I’m trying to get myself in the habit of e-mailing you since you’ll be leaving in August for Korea. When you’re in Korea, I plan on e-mailing you a lot just in case we aren’t able to speak. And if we are able to speak, we have to work out the time difference because, Tom, I love you dearly but I cannot wake up at four AM to talk. The conversation would come out like this:
You: Hi, how is it going?
You: What? I didn’t get that.
I seriously cannot carry a conversation that early, Tom, I just can’t. So if e-mailing is all we can do, so be it. We can pretend like we’re Internet lovers or something. I know you roll my eyes when I suggest things like this but really, it could be fun. (I still think one day you should knock on the door with flowers and say that you’re my date, ready to whisk me away. It’s not weird, Tom, it’s called being sweet. If you tell me one more time that because we’re married you don’t have to court me anymore I may have to throttle you. And not just for saying that, but for using the word court in 2010.)
Anyhow, I’m writing to you to say that you produce loud children. I’m not kidding. I was in the middle of folding laundry—don’t laugh, I really do fold the laundry, I don’t always just stuff it in the drawers. I mean, okay, most of the time I stuff things in the drawers because I don’t see the point in folding them. Like underwear. Why bother to fold underwear? It’s a waste of my time. As I was FOLDING some pants, I heard a scream from downstairs. I know you always say never to leave the kids alone but I had put on Nick Jr and assumed the strange show Max and Ruby would entertain them. I know we’re always wondering where Max and Ruby’s parents are—maybe they’re upstairs folding laundry in every episode? Who knows?
When I heard the scream, I hurried downstairs. I found Natalie on her knees with her face buried in her hands. Tommy was covering his ears because you know how he can’t take loud noises.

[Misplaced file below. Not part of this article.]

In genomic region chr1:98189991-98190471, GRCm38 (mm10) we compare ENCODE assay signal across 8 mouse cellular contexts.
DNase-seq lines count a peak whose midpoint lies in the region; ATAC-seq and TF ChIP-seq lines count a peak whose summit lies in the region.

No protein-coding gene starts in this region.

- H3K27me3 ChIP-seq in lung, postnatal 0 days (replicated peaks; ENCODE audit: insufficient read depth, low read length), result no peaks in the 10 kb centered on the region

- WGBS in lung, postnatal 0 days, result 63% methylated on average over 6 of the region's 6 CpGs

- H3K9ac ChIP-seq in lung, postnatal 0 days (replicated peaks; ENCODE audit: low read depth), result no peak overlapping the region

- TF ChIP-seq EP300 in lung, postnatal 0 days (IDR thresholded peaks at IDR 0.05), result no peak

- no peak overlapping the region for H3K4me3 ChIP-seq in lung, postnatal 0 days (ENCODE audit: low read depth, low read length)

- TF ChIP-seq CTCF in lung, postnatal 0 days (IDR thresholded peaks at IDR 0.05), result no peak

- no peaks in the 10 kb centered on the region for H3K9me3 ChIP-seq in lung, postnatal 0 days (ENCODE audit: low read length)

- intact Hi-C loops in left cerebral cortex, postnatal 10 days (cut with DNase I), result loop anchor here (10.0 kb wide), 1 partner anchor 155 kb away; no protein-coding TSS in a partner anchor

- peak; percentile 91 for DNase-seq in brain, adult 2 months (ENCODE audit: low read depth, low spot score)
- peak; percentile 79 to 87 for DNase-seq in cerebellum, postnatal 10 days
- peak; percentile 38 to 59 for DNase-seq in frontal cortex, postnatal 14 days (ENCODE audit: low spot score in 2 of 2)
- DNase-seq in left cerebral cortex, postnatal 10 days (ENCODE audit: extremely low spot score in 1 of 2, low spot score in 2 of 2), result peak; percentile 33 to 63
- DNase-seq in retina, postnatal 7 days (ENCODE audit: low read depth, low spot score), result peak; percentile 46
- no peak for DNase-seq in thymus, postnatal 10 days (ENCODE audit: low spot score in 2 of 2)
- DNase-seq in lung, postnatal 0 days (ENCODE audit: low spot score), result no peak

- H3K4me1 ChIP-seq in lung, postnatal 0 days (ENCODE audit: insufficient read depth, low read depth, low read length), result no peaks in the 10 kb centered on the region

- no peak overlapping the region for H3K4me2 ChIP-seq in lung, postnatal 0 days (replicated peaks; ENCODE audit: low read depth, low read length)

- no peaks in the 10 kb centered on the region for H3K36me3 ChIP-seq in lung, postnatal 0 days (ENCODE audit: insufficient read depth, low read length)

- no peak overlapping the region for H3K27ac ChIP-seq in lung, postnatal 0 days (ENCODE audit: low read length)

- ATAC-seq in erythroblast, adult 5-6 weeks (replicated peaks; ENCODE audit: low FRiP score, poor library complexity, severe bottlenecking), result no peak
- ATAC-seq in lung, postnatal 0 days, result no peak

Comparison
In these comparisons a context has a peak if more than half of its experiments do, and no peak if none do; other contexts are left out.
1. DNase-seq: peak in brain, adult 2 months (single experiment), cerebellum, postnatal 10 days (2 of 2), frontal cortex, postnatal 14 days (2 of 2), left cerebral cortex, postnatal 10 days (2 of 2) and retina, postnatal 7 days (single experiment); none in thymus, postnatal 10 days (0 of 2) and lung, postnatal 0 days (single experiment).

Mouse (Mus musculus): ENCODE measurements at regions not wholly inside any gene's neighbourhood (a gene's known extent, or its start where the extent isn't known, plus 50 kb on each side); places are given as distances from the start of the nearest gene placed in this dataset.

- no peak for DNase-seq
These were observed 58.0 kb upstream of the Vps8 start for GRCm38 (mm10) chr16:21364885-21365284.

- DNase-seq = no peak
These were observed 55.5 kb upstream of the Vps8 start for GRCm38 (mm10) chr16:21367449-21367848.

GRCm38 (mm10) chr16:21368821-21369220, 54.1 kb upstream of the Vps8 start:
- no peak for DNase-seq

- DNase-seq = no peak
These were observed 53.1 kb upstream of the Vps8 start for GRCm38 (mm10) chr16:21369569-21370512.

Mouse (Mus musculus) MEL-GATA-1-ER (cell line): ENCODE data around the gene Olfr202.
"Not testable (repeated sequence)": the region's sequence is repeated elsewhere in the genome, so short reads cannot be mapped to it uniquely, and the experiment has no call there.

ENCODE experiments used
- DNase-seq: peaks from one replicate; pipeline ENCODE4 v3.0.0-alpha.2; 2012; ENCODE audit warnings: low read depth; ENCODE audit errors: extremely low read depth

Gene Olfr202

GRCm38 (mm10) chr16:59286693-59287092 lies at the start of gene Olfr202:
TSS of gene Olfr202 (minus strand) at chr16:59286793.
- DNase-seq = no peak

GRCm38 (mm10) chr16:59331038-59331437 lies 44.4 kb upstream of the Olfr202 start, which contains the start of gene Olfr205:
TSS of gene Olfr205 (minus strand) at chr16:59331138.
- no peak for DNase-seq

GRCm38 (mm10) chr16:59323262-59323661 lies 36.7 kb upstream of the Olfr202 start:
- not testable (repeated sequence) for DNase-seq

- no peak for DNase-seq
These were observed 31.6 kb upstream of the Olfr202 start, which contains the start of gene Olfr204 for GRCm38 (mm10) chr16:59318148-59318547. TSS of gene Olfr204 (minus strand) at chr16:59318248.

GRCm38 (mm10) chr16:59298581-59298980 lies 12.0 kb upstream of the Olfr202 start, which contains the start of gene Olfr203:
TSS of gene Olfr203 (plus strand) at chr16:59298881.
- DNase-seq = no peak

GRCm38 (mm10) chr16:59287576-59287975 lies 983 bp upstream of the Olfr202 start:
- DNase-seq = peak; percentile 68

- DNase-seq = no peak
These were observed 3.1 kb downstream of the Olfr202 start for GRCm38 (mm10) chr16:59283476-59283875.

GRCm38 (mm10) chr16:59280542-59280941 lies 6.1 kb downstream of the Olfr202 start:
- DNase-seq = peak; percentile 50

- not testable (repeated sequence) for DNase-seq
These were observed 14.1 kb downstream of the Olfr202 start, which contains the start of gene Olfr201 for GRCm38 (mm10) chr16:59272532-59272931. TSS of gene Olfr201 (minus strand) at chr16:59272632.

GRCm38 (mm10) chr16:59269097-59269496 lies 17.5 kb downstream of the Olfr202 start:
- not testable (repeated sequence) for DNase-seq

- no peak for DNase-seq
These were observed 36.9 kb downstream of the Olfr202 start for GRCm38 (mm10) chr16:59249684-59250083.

“What happened?” I shouted. I assumed that someone was injured.
Natalie peeked up. She appeared to be unharmed. “Tommy hurted Snow White,” she sobbed. Then, as if remembering the pain she felt she repeated, “TOMMY HURTED SNOW WHITE!” and burst into fresh tears. Seriously Tom, I think she has a future in acting.
“Tommy, what did you do to Snow White?” I asked calmly.
Tommy pointed to the couch.
And that’s when I saw her.
Well, the bottom part of her.
Tom, please explain to your son not to stuff Snow White into the couch. I mean, suppose he tries to shove a real girl in the couch like this? Don’t we want him to grow up being sensitive and caring? Don’t roll your eyes, Tom, it’s okay if a man is sensitive and caring.
I pulled Snow White free and handed her to a sniffling Natalie.
“Sorry. I didn’t like the way she was watching me,” Tommy explained.
Is that normal? Should we be concerned? Should I book an appointment with a psychologist? I mean, I guess it’s normal. I once had to take down a photograph of Jonathan Brandis that I had hanging in my room when I was around thirteen or so. I had pulled it out of a Tiger Beat magazine and after I had taped it to my wall, I swore Jonathan was watching me. So I took it down. (Poor Jonathan committed suicide a few years back. May he rest in peace.)
So that was my day. How was yours?
I love you,
PS. Do the catbox.